Nadine Shehata and colleagues studied this question in a recently published article (abstract) in the August 2013 issue of Transfusion.
This is a single-institution study of 2,102 patients who underwent CABG surgery at the University of Ottawa Hospital. 224 of 2,102 patients were readmitted within 30 days after hospital discharge. The authors collected data on a number of patient and discharge variables.
The leading causes of readmission included infection (24%), heart failure (13%), pulmonary disease (7%), and hemorrhagic disease (?)(7%).
Of the patients discharged, 48% had a discharge Hb between 8 to 10 g/dL and 42% had a discharge Hb between 10 to 12 g/dL.
Predischarge Hb was not a significant independent prognostic predictor of 30-day readmission due to all causes, readmission due to cardiac causes, or 30-day mortality.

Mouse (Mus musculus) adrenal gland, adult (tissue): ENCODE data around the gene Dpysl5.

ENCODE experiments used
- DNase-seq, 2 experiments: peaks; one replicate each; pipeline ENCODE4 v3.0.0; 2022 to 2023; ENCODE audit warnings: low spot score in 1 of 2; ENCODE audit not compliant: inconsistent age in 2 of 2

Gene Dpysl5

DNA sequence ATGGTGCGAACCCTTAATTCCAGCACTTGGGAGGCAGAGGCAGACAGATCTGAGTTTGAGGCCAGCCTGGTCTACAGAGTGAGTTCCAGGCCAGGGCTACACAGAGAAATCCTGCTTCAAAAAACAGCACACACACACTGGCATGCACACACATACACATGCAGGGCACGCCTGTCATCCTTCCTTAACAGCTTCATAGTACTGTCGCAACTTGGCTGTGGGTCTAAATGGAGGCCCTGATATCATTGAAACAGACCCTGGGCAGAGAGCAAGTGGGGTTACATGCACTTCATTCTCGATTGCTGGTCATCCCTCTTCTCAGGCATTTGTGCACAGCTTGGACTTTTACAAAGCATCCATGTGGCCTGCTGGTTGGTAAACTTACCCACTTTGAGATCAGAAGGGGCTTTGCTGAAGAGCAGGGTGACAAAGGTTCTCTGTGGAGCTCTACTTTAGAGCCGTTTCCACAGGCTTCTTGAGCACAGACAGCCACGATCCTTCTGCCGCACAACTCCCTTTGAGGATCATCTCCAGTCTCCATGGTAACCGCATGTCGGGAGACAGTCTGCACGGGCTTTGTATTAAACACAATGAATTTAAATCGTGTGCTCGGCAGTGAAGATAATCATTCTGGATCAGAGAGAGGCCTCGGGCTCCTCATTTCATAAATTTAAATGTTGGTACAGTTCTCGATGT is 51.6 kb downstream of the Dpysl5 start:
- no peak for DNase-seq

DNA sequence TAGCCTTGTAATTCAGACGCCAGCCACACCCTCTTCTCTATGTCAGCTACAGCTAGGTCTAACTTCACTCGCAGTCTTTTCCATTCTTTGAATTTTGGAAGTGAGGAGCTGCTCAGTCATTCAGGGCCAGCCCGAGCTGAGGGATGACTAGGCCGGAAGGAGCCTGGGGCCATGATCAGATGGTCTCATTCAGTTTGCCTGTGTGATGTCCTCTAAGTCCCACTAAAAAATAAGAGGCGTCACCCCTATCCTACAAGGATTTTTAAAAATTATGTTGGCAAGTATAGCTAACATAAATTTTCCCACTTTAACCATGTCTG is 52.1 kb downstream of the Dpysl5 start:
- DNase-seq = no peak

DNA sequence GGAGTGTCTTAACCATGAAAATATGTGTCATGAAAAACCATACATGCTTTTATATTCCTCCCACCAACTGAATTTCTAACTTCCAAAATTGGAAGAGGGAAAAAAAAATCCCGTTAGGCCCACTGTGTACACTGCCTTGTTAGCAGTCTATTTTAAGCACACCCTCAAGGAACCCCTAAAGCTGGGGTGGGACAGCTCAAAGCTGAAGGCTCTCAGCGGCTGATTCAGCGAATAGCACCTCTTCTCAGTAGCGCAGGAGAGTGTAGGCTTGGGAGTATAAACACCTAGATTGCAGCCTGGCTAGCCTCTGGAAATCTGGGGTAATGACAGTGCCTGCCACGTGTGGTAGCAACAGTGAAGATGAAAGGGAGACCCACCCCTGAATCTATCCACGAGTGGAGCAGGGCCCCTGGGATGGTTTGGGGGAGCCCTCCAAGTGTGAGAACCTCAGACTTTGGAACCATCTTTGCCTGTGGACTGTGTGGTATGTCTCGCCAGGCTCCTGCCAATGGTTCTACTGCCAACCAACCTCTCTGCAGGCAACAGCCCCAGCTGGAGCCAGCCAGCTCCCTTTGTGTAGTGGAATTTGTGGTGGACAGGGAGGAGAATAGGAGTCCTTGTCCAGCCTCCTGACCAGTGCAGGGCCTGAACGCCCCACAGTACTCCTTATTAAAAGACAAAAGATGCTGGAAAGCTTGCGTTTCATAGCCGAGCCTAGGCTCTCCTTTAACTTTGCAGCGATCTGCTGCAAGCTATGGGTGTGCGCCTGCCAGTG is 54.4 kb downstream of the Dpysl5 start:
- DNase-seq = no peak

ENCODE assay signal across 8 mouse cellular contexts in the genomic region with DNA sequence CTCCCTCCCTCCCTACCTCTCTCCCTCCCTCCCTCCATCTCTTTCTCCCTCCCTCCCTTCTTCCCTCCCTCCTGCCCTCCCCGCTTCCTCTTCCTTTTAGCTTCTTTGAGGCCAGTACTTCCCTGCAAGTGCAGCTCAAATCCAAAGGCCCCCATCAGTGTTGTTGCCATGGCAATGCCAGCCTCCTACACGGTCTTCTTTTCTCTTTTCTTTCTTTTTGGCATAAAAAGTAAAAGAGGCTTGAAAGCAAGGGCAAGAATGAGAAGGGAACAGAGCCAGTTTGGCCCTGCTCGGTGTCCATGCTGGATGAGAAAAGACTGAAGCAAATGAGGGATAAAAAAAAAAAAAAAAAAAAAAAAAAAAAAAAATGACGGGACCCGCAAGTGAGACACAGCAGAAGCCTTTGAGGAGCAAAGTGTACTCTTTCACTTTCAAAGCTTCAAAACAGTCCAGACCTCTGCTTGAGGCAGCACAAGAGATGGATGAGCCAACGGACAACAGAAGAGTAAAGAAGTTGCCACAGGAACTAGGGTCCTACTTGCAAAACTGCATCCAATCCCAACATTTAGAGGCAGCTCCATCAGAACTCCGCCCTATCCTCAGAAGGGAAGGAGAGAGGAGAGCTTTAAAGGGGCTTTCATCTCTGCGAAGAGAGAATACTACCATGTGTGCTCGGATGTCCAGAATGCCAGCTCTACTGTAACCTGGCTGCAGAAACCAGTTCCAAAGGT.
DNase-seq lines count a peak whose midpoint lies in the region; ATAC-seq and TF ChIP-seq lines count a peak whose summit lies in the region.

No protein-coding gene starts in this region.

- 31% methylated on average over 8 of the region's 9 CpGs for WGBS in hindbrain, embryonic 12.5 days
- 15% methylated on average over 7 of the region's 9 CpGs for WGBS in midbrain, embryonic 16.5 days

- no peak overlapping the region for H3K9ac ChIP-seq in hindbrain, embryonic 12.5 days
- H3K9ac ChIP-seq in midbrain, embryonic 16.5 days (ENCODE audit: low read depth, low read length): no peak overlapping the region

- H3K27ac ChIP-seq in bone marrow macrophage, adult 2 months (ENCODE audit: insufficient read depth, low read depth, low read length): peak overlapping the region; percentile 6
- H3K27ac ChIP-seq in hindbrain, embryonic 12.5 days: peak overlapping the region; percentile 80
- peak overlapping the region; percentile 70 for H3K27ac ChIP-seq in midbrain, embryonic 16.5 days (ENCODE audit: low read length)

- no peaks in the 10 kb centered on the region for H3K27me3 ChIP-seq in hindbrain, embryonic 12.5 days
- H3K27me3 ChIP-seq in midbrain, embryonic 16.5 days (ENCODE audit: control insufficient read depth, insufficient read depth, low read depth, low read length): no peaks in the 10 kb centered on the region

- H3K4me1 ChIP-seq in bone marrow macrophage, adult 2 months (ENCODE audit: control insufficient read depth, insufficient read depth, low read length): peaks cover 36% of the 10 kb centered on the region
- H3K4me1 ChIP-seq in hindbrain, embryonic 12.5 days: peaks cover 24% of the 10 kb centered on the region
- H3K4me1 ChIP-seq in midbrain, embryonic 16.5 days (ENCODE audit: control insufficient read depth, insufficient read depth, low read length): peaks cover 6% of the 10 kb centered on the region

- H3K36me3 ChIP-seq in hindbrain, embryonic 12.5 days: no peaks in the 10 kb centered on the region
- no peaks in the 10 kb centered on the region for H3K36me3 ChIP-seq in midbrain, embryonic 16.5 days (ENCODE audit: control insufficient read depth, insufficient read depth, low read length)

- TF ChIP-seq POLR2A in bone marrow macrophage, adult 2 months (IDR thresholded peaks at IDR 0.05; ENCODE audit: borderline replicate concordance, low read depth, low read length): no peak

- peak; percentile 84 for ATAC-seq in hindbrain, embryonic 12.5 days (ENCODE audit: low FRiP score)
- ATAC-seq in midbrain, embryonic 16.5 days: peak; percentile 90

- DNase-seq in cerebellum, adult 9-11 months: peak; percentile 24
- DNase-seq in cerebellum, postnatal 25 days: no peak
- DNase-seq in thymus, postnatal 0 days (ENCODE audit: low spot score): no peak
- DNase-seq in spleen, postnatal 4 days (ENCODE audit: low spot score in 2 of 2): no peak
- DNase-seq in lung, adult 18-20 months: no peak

Factors that were associated with increased 30-day admission rates included higher co-morbidity score, leg and sternal wound infections, and post-op renal failure.
These data support the concept that anemia is an adaptive response and that even moderate anemia at the time of discharge is well-tolerated, at least as measured by 30-day hospital readmission rate. Moreover, it supports restrictive transfusion practices in these patients. This paper is important for hospital transfusion committees, cardiovascular surgeons, anesthesiologists, and transfusion service physicians to consider with regard to blood utilization management.